This week Syracuse University confirmed the number of new cases of the mumps jumped to 14 — up from two cases back in September.
In an email to students the college confirmed, “Although vaccination is your best protection, it’s not 100 percent effective. In fact, every Syracuse student who has contracted mumps has been properly vaccinated.”
Dr. Waleed Javaid, Chief Infectious Disease Specialist at Upstate University Hospital, says the vaccine is anywhere from 80 to 90 percent effective but at times “can fail.”
“It means it can get infected especially with close contact or prolonged contact,” explained Dr. Javaid.
The doctor went on to remind families that without the vaccine the numbers of mumps cases would skyrocket and be much more severe.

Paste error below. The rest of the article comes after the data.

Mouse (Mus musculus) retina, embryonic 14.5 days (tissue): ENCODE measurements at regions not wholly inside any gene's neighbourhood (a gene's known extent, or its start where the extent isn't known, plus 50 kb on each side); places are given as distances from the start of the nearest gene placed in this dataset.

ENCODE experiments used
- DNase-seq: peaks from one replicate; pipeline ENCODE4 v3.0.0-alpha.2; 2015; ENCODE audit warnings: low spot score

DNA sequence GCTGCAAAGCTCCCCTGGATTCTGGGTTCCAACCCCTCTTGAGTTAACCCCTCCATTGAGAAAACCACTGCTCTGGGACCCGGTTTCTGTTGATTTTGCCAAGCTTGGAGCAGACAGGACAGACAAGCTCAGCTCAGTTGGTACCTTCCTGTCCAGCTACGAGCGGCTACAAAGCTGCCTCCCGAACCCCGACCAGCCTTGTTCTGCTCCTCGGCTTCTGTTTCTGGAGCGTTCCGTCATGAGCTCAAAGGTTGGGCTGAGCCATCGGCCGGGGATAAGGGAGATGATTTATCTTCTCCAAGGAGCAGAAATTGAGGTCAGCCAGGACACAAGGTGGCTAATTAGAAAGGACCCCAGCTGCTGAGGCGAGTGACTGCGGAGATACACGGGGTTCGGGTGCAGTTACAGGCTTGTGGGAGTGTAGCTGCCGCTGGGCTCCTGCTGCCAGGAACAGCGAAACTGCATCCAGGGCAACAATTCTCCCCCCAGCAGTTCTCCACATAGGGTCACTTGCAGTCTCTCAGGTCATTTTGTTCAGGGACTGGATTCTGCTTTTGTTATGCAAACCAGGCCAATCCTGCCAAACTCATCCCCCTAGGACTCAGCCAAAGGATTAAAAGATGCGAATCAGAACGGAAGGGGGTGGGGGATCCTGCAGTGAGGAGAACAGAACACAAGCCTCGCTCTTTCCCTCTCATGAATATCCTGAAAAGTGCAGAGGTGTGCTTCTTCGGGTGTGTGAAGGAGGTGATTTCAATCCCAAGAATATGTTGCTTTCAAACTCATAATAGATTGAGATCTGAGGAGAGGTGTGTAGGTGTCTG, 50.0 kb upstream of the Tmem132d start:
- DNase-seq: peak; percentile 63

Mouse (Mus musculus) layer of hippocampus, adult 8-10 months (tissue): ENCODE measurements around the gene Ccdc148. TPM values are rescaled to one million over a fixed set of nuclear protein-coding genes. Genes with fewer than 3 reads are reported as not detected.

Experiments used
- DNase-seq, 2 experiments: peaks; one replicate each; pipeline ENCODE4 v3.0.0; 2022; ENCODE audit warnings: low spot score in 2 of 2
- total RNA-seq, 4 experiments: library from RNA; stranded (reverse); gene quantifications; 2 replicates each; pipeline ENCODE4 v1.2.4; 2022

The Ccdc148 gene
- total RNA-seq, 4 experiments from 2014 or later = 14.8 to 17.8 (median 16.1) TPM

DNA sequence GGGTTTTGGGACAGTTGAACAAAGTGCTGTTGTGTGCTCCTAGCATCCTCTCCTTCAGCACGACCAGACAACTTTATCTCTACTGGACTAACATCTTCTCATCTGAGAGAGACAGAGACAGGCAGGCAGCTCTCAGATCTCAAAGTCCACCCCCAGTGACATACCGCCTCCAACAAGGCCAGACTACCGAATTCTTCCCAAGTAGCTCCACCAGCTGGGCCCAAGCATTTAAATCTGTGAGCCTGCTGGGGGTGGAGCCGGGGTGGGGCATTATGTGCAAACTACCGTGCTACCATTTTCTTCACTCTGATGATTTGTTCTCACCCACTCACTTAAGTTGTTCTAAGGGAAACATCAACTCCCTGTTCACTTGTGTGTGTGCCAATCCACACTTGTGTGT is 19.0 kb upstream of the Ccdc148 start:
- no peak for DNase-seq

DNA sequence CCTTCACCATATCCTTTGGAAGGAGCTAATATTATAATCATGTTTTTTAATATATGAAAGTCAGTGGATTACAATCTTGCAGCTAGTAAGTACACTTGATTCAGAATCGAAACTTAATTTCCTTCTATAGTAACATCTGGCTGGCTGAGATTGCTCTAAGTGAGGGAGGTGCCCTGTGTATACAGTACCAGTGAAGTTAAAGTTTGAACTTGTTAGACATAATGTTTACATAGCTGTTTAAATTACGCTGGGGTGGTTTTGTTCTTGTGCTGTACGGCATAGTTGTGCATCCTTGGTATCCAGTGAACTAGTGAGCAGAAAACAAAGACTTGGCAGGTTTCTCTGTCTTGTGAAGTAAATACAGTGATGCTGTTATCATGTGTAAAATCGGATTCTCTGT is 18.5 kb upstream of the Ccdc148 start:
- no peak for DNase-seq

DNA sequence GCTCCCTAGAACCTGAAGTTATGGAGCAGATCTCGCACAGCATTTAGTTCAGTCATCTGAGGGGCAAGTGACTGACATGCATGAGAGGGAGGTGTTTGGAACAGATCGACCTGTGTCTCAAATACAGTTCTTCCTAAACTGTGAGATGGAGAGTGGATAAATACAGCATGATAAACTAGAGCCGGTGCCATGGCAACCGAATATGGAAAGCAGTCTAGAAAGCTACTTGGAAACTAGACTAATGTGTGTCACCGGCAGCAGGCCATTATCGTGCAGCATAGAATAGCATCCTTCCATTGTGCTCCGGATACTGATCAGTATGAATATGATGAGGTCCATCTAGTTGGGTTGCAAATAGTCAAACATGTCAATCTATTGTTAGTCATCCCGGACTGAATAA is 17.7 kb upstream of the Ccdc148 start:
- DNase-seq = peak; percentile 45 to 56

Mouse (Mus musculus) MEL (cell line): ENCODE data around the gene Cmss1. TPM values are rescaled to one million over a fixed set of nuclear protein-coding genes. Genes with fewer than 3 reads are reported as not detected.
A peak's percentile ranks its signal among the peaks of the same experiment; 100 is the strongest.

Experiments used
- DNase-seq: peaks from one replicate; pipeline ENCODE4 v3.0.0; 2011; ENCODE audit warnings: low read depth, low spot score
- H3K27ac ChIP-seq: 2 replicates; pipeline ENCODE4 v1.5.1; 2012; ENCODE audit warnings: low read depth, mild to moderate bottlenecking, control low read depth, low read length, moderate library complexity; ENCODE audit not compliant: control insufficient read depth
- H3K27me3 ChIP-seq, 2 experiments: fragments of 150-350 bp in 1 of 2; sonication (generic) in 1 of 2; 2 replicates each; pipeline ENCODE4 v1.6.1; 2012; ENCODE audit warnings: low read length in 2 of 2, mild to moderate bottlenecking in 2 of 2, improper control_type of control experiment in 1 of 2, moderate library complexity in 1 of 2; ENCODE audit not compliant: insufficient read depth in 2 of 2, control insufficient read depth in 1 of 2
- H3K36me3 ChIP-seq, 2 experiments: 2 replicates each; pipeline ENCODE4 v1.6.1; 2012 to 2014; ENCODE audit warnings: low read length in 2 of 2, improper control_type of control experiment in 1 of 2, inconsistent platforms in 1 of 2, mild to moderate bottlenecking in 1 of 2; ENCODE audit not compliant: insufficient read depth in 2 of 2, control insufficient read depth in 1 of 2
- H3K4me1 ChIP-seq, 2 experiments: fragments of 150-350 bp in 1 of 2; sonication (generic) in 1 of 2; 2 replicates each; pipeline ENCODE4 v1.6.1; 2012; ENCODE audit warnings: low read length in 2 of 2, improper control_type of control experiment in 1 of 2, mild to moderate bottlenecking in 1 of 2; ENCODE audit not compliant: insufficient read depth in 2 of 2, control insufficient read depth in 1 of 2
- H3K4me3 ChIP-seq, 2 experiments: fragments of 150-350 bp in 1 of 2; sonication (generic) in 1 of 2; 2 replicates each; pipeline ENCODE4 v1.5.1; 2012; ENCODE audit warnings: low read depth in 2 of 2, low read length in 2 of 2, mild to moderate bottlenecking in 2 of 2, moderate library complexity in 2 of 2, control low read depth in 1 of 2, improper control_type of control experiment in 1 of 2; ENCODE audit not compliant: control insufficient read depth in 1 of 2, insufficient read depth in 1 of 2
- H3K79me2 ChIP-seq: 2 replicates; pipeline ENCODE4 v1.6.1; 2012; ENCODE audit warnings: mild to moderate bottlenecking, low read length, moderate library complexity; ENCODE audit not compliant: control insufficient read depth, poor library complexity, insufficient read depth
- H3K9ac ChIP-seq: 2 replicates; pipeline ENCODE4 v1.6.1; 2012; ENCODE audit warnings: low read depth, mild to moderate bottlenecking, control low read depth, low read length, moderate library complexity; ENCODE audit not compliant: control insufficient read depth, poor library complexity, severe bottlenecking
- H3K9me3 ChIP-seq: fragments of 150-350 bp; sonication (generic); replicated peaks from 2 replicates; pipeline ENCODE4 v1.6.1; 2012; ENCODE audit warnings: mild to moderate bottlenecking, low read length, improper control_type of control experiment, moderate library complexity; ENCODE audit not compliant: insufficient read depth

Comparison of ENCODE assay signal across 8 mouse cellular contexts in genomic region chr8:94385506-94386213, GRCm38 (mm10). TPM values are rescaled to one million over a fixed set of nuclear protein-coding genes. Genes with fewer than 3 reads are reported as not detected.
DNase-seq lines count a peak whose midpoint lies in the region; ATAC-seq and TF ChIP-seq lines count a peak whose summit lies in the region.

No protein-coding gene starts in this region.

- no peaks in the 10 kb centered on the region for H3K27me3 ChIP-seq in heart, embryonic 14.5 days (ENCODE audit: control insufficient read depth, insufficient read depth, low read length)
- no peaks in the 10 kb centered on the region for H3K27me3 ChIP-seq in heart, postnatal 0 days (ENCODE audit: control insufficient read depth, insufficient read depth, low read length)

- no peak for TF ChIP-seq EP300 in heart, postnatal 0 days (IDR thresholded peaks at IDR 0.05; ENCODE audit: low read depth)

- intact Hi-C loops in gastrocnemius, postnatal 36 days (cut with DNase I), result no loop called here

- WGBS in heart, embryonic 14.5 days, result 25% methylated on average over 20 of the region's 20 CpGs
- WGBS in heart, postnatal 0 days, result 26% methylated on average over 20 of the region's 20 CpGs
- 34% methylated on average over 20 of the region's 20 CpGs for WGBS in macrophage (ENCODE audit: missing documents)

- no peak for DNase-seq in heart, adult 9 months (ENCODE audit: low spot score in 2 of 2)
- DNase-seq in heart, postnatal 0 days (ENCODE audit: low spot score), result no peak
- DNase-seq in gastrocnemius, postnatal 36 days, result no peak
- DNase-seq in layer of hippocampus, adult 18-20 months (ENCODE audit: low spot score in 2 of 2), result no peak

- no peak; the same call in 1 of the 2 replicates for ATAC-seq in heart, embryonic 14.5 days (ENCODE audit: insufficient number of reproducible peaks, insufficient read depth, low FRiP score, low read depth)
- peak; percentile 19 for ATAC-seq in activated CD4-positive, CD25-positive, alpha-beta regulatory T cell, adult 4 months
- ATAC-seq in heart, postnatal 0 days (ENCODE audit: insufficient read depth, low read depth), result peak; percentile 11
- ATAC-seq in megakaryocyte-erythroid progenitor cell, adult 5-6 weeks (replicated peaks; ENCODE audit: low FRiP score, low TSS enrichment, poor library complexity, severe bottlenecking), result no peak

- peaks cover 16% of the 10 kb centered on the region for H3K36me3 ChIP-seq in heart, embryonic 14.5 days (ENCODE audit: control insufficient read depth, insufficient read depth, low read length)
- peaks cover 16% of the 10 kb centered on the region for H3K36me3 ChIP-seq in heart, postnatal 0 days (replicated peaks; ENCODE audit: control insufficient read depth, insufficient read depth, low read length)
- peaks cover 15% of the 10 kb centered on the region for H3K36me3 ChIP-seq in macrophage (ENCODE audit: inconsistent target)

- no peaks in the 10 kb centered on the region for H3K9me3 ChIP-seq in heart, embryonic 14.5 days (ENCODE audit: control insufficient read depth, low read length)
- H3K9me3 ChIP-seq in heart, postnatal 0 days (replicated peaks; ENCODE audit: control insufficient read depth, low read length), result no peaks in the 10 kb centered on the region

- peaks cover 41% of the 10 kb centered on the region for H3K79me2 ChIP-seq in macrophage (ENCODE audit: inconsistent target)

Mumps is a serious contagious viral disease passed through saliva and respiratory secretions of an ill individual.
Symptoms include: fever, headache, muscle aches, tiredness, loss of appetite, and swollen and tender salivary glands under the ears or along the jawline on one or both sides.
An ill person can transmit the disease for two days before the onset of swollen salivary glands and five days afterwards. There is no specific treatment.
NewsChannel 9’s request for an interview from Syracuse University was denied.
The Onondaga County Health Department will have more information Wednesday.